[Guest article by Sanjay Anandaram, entrepreneur-turned-investor and a passionate advocate of entrepreneurship in India.]
An increasing number of universities and colleges are offering courses in “Entrepreneurship” as part of their business education. Around the world, business plan competitions are held by academic institutions at regular intervals. The wide publicity given to “entrepreneurship” in recent times has resulted in entrepreneurs gaining respect and being acknowledged as critical participants in a country’s economy, wealth and job creation.
But does taking a course or two in entrepreneurship while pursuing a business degree make one a better entrepreneur? My own view conditioned by many years of experience is that a business degree, with or without courses in entrepreneurship, is not material at all. Then are all these courses useless? Well, no they’re not! They’re useful for learning and understanding multiple aspects of entrepreneurs and entrepreneurship but don’t, in any way, make one a better and successful entrepreneur. A small percentage of any population become entrepreneurs while the vast majority become employees. There’s nothing good or bad or right or wrong about this – it is just the way it is and indeed should be as both entrepreneurs and managers-employees perform complementary activities in the growth of an economy.
It is said that entrepreneurship cannot be taught but it can be learned. And what better learning environment than the real world, through interacting with other more or differently experienced entrepreneurs, customers, investors, partners and suppliers?
Entrepreneurship is not a traditional discipline with theoretical constructs unlike say, engineering where one needs to spend many years in a classroom learning the sciences and mathematics. Entrepreneurship is more an art therefore than a science. The study of entrepreneurship offers opportunities for researchers and academics though! One doesn’t, for example, learn swimming from reading books in a classroom but by being in a swimming pool with the help of a coach. But even the best coach in the world will not and indeed cannot prevent the novice swimmer from unintentional and painful swallowing of water the first few times! Without that experience of “drowning”, learning from others and then through rigorous practice, it is impossible to be a quality swimmer.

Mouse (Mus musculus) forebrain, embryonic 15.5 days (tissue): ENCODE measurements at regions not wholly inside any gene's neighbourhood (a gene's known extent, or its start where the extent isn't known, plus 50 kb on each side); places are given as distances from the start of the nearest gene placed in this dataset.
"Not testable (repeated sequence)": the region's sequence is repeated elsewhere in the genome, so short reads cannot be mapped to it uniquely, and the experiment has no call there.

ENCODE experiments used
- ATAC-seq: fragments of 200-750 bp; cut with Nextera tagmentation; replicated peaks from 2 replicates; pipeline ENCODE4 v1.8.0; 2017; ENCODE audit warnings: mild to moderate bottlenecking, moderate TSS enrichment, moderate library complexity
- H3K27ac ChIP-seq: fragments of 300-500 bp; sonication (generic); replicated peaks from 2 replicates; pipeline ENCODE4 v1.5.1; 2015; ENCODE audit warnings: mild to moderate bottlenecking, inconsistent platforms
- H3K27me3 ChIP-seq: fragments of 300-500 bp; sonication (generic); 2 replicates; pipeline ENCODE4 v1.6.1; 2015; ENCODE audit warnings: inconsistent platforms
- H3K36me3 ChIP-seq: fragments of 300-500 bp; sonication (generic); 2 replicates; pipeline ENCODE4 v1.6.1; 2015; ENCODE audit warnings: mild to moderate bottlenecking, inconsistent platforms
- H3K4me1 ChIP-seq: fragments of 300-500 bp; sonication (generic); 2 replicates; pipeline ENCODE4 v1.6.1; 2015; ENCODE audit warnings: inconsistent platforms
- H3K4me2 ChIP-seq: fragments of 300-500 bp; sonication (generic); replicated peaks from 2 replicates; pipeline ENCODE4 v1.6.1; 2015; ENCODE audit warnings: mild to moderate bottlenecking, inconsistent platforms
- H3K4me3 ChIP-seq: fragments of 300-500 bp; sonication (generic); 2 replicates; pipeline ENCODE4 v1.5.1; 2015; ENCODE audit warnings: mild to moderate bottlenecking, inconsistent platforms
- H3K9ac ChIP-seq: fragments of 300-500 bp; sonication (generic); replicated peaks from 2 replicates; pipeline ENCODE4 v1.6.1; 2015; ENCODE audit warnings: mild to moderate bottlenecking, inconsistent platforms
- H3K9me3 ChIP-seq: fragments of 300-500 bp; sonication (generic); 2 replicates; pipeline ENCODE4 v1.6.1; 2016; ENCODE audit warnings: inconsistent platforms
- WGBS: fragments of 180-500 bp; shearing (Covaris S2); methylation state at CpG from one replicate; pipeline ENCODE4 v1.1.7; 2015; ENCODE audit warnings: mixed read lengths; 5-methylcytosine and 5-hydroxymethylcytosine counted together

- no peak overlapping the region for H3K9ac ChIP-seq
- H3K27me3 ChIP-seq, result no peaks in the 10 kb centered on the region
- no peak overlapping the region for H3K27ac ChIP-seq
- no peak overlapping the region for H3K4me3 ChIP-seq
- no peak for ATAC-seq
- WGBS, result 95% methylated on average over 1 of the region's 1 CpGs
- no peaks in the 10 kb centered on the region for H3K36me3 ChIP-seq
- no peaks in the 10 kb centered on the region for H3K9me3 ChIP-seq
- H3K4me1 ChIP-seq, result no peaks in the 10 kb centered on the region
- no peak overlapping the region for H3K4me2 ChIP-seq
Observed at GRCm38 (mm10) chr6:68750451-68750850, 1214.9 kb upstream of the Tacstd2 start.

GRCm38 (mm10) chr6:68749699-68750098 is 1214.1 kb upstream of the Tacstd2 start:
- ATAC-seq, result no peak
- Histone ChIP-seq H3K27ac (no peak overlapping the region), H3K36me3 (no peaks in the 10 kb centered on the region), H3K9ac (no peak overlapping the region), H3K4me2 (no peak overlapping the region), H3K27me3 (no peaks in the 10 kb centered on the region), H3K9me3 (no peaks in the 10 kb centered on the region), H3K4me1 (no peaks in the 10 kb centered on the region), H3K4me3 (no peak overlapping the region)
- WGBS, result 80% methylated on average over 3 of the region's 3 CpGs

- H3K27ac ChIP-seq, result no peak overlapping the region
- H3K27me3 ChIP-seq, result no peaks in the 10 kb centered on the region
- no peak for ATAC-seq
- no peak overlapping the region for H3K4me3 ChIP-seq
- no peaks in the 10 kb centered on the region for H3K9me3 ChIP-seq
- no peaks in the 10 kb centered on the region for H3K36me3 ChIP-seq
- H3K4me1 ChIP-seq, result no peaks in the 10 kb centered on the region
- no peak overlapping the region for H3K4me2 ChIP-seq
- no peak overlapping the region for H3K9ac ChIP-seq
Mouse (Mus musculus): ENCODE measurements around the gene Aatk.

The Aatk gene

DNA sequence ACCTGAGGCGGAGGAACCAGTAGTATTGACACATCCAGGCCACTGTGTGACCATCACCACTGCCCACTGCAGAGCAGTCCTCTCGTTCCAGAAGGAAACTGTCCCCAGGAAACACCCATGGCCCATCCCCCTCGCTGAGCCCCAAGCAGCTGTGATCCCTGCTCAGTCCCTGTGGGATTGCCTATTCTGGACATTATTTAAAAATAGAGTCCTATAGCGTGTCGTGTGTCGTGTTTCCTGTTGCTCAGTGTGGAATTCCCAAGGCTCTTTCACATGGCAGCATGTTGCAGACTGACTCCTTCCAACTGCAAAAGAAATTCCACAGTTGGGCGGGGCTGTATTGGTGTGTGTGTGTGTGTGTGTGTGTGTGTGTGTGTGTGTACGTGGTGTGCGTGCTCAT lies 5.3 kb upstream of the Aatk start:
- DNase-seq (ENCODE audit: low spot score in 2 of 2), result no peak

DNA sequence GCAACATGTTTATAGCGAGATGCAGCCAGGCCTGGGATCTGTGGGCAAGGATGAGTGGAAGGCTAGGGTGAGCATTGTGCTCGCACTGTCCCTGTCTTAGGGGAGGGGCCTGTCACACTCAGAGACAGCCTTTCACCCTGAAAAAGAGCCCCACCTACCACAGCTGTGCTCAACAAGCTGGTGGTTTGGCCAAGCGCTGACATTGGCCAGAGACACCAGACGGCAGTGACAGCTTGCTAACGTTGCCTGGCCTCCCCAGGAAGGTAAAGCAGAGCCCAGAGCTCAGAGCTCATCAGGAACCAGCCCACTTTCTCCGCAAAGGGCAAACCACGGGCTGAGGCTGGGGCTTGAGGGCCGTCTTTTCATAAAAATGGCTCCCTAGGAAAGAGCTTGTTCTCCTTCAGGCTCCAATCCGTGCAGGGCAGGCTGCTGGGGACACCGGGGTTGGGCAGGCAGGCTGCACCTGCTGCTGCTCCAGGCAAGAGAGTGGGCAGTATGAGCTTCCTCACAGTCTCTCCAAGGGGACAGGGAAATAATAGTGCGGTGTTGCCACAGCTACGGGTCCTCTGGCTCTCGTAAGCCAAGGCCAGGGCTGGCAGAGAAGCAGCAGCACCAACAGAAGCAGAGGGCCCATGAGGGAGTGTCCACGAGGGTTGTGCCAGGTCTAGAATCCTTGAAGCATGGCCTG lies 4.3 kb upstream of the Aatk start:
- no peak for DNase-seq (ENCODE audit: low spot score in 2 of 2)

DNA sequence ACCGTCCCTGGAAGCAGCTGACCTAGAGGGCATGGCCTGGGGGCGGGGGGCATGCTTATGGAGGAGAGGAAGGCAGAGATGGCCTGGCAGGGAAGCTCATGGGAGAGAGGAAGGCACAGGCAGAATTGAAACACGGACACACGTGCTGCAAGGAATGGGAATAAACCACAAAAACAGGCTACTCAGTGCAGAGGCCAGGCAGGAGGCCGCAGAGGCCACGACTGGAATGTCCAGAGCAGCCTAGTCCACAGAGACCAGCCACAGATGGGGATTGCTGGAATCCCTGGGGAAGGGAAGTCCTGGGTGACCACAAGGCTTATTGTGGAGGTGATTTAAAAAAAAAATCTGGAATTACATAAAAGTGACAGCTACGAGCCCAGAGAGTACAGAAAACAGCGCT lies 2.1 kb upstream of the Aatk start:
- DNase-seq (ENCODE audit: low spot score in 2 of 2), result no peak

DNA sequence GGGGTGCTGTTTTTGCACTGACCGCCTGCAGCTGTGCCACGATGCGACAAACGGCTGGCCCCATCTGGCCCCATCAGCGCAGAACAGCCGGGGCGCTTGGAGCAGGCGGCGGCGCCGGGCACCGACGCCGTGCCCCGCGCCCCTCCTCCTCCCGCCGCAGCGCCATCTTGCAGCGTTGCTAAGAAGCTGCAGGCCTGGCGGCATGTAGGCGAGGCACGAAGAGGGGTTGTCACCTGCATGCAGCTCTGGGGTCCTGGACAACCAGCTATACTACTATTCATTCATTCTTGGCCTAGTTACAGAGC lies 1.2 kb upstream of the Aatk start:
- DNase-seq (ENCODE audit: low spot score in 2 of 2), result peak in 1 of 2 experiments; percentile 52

In countries like India, most students doing their MBA have no or little work experience. Their ability therefore to spot opportunities, appreciate scenarios, develop and leverage relationships is limited compared to those with experience. It also doesn’t help that academic institutions in India are insulated from industry, entrepreneurs and the entrepreneur eco-system.
Yet, why are investors almost always are biased in favour of entrepreneurs with degrees from well known business schools? The reason is that, all other things being equal, the degree is a filter – demonstrates that the holder has passed other stringent selection criteria. It is obviously not perfect. On the other hand, many professional investors and many senior executives in the corporate sector are usually business school alumni so having a degree leads to membership into alumni networks that can be leveraged by the entrepreneur.
Business schools teach students to analyse situations and excessive analysis leads to paralysis. Business schools teach students to manage risks. Business schools, however, don’t teach students to take risks while solving problems and addressing opportunities because risk-taking cannot be taught. In real life, decisions are taken with incomplete information with imperfect people being involved. Decisions are taken on a “leap of faith” basis and persevering when all analysis suggests otherwise requires self-belief and conviction. These cannot be taught in a class-room situation. They can only be learnt through experience, introspection and with the help of a mentor.
Now here’s an exercise worth doing. Business school education in the US is about 100 years old and about 45 years old in India. During this time, how many “successful” companies, across all sectors of the economy, were founded by MBA entrepreneurs in either country? “Successful” meaning wealth creators and not lifestyle income-substitution businesses like consultancies. I believe that this number would be a very small fraction.
Keep in mind therefore that while there are many attributes of a successful entrepreneur, having a MBA isn’t one! What do you think?
[The article first appeared in FE. Reproduced with author’s permission.]